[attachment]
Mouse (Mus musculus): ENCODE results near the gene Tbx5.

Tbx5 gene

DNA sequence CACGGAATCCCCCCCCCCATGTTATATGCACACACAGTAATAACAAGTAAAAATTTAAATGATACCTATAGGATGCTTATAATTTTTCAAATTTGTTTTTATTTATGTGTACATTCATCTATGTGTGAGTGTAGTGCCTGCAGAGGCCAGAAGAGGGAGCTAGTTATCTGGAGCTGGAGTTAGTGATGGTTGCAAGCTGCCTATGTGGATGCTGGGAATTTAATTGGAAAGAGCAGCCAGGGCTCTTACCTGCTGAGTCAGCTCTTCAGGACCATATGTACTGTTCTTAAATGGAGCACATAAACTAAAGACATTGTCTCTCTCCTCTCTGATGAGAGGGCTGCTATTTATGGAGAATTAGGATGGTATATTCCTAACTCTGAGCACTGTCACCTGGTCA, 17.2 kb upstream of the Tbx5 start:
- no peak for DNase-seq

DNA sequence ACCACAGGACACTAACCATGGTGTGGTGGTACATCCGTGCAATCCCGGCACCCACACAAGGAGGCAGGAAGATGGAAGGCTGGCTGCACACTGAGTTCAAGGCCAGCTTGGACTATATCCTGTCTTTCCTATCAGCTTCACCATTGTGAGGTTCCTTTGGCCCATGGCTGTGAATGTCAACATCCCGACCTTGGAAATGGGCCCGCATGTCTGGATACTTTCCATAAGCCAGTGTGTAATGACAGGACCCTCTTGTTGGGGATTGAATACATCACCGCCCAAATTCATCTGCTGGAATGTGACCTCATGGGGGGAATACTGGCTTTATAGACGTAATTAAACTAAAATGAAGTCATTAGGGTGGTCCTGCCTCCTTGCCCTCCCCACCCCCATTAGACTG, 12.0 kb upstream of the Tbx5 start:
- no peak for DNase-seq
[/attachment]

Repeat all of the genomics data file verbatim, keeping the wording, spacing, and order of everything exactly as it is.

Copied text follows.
Mouse (Mus musculus): ENCODE results near the gene Tbx5.

Tbx5 gene

DNA sequence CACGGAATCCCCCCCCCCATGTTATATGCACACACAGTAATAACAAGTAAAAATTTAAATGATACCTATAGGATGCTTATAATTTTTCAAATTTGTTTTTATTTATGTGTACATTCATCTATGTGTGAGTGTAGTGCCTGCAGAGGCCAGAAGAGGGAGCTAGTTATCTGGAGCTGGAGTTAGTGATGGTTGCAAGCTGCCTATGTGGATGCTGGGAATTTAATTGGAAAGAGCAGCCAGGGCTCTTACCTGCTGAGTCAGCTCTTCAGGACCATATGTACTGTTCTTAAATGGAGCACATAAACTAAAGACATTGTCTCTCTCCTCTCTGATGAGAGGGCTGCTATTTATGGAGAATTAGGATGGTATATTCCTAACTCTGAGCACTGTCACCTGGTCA, 17.2 kb upstream of the Tbx5 start:
- no peak for DNase-seq

DNA sequence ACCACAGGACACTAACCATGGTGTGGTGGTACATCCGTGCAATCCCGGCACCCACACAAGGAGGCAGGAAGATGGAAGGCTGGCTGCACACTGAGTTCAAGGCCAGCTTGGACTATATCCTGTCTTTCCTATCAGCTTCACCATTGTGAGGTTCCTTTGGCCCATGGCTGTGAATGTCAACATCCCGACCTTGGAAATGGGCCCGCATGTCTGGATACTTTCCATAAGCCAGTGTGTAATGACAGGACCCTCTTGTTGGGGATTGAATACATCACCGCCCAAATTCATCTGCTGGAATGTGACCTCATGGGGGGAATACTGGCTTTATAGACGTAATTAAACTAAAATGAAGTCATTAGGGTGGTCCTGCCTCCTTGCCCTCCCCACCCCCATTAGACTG, 12.0 kb upstream of the Tbx5 start:
- no peak for DNase-seq